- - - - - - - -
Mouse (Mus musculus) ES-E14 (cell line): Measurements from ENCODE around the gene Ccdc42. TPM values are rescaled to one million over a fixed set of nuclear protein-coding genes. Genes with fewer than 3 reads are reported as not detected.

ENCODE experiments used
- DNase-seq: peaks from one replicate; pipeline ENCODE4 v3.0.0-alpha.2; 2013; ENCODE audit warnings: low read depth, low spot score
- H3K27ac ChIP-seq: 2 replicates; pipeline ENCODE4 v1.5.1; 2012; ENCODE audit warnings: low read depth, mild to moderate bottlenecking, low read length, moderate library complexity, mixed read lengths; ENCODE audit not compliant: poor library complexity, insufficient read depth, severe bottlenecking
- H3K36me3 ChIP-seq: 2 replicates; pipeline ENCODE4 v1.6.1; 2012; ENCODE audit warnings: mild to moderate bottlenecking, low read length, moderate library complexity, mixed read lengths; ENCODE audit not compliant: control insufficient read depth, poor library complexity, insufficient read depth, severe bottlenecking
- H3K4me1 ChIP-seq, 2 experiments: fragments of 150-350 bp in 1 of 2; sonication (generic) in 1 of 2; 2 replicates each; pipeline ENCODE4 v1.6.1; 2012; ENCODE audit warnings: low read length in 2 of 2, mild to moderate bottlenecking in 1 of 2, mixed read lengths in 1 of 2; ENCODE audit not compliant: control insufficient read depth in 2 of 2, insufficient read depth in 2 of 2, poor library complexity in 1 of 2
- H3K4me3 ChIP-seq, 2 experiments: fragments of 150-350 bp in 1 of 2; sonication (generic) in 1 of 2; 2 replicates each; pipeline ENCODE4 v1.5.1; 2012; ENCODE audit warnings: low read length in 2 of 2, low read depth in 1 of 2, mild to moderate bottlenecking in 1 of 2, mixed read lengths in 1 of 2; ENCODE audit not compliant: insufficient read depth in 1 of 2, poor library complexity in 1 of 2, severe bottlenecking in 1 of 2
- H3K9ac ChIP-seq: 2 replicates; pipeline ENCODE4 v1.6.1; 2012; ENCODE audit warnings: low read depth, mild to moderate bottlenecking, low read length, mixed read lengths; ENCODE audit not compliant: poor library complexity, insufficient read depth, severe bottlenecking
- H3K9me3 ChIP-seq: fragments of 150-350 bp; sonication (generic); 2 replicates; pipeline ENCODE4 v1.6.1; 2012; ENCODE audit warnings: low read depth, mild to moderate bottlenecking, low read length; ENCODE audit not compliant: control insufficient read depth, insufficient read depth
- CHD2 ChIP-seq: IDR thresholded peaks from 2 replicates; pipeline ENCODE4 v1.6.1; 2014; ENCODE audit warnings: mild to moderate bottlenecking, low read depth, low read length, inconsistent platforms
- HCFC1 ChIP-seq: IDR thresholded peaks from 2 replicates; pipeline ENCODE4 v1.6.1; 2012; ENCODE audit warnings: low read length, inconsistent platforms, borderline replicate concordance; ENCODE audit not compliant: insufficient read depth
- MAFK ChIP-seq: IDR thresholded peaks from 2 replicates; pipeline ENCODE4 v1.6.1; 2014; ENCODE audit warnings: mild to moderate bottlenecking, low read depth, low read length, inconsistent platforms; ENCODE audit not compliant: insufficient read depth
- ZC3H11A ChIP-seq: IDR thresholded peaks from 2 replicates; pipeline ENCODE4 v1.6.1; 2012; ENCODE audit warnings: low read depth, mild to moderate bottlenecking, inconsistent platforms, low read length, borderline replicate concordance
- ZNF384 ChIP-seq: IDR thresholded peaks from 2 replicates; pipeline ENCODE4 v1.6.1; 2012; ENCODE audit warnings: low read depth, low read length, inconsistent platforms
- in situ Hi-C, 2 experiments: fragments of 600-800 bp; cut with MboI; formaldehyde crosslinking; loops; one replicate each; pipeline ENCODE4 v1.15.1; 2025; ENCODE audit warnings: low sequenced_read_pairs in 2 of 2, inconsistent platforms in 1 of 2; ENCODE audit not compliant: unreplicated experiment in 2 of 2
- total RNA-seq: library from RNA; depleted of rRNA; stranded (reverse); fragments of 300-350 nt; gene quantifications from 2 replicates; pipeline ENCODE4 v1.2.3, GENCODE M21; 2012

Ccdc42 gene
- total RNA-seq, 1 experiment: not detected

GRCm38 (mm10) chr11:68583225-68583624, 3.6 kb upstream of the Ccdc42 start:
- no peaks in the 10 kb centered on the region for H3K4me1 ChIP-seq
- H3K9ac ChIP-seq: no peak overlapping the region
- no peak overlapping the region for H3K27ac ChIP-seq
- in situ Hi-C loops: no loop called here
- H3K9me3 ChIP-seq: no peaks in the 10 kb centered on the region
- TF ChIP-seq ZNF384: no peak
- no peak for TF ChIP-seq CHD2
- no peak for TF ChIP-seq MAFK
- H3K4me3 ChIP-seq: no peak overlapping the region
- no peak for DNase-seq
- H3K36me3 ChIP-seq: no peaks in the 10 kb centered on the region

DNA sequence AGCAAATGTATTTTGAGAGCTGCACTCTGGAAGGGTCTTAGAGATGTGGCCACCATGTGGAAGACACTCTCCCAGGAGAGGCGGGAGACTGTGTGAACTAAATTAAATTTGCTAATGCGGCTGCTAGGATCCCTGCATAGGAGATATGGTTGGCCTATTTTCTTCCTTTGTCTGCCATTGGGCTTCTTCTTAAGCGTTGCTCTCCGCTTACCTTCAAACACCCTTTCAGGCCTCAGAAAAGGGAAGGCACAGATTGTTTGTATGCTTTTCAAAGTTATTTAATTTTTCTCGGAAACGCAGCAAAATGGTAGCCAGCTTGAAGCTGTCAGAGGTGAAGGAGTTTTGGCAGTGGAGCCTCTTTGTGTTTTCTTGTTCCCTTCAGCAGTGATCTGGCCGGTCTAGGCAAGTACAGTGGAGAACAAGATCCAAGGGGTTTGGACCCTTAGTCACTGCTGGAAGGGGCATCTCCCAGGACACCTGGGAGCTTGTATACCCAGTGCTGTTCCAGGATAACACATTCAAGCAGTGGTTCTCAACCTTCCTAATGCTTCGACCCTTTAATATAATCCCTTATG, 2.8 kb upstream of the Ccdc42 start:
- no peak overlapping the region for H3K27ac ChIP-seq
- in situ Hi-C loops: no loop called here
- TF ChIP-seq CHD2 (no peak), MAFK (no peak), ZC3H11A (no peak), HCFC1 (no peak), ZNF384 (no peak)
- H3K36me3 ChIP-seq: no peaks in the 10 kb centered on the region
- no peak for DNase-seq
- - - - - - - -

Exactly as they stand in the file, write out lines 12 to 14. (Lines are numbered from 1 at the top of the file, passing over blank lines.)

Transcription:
- MAFK ChIP-seq: IDR thresholded peaks from 2 replicates; pipeline ENCODE4 v1.6.1; 2014; ENCODE audit warnings: mild to moderate bottlenecking, low read depth, low read length, inconsistent platforms; ENCODE audit not compliant: insufficient read depth
- ZC3H11A ChIP-seq: IDR thresholded peaks from 2 replicates; pipeline ENCODE4 v1.6.1; 2012; ENCODE audit warnings: low read depth, mild to moderate bottlenecking, inconsistent platforms, low read length, borderline replicate concordance
- ZNF384 ChIP-seq: IDR thresholded peaks from 2 replicates; pipeline ENCODE4 v1.6.1; 2012; ENCODE audit warnings: low read depth, low read length, inconsistent platforms